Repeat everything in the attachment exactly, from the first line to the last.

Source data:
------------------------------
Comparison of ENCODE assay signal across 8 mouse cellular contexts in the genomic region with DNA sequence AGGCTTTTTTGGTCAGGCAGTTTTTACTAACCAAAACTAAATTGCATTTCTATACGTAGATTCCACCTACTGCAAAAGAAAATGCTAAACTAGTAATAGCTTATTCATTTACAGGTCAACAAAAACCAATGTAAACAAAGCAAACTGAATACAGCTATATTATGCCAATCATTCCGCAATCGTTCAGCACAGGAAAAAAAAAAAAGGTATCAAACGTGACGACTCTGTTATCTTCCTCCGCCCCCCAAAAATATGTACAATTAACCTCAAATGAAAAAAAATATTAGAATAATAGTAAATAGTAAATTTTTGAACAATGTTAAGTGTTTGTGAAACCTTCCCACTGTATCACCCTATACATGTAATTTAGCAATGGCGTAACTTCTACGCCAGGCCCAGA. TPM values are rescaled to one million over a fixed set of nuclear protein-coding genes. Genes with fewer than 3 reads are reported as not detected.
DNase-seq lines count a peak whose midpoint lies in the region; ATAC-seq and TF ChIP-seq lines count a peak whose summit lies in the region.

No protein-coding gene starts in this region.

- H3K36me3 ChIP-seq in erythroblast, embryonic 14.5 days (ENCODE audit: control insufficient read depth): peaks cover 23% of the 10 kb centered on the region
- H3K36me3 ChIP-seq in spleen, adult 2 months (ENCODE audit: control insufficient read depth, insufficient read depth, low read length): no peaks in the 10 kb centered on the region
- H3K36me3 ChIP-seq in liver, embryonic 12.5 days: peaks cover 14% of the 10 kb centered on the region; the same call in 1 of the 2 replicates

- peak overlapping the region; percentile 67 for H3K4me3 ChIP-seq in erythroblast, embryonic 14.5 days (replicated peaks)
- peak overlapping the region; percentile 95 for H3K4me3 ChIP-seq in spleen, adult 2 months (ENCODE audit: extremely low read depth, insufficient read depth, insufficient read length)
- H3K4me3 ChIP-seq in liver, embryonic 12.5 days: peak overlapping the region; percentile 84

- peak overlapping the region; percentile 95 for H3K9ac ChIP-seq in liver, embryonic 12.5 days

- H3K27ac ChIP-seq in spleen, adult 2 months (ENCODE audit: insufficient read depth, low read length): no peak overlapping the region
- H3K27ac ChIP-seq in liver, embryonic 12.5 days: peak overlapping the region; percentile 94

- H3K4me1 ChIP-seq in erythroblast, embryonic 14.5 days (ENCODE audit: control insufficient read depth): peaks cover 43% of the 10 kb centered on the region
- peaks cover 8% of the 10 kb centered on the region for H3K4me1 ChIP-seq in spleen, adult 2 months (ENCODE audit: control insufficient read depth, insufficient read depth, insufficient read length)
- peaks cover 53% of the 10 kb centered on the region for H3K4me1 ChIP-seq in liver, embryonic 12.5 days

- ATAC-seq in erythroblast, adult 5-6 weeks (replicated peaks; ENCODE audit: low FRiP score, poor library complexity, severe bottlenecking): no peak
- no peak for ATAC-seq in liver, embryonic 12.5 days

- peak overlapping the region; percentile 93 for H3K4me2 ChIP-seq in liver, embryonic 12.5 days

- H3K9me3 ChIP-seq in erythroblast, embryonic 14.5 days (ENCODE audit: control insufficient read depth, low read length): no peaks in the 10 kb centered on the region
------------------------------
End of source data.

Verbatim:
Comparison of ENCODE assay signal across 8 mouse cellular contexts in the genomic region with DNA sequence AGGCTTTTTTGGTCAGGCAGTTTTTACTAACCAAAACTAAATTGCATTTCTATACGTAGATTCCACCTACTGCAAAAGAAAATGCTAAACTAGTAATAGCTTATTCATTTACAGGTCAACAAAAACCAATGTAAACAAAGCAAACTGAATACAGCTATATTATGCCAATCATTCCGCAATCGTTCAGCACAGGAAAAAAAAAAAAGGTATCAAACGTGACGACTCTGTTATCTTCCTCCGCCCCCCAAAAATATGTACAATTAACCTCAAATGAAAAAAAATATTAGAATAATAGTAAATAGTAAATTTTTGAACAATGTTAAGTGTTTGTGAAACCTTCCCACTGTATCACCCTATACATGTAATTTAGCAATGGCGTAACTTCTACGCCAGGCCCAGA. TPM values are rescaled to one million over a fixed set of nuclear protein-coding genes. Genes with fewer than 3 reads are reported as not detected.
DNase-seq lines count a peak whose midpoint lies in the region; ATAC-seq and TF ChIP-seq lines count a peak whose summit lies in the region.

No protein-coding gene starts in this region.

- H3K36me3 ChIP-seq in erythroblast, embryonic 14.5 days (ENCODE audit: control insufficient read depth): peaks cover 23% of the 10 kb centered on the region
- H3K36me3 ChIP-seq in spleen, adult 2 months (ENCODE audit: control insufficient read depth, insufficient read depth, low read length): no peaks in the 10 kb centered on the region
- H3K36me3 ChIP-seq in liver, embryonic 12.5 days: peaks cover 14% of the 10 kb centered on the region; the same call in 1 of the 2 replicates

- peak overlapping the region; percentile 67 for H3K4me3 ChIP-seq in erythroblast, embryonic 14.5 days (replicated peaks)
- peak overlapping the region; percentile 95 for H3K4me3 ChIP-seq in spleen, adult 2 months (ENCODE audit: extremely low read depth, insufficient read depth, insufficient read length)
- H3K4me3 ChIP-seq in liver, embryonic 12.5 days: peak overlapping the region; percentile 84

- peak overlapping the region; percentile 95 for H3K9ac ChIP-seq in liver, embryonic 12.5 days

- H3K27ac ChIP-seq in spleen, adult 2 months (ENCODE audit: insufficient read depth, low read length): no peak overlapping the region
- H3K27ac ChIP-seq in liver, embryonic 12.5 days: peak overlapping the region; percentile 94

- H3K4me1 ChIP-seq in erythroblast, embryonic 14.5 days (ENCODE audit: control insufficient read depth): peaks cover 43% of the 10 kb centered on the region
- peaks cover 8% of the 10 kb centered on the region for H3K4me1 ChIP-seq in spleen, adult 2 months (ENCODE audit: control insufficient read depth, insufficient read depth, insufficient read length)
- peaks cover 53% of the 10 kb centered on the region for H3K4me1 ChIP-seq in liver, embryonic 12.5 days

- ATAC-seq in erythroblast, adult 5-6 weeks (replicated peaks; ENCODE audit: low FRiP score, poor library complexity, severe bottlenecking): no peak
- no peak for ATAC-seq in liver, embryonic 12.5 days

- peak overlapping the region; percentile 93 for H3K4me2 ChIP-seq in liver, embryonic 12.5 days

- H3K9me3 ChIP-seq in erythroblast, embryonic 14.5 days (ENCODE audit: control insufficient read depth, low read length): no peaks in the 10 kb centered on the region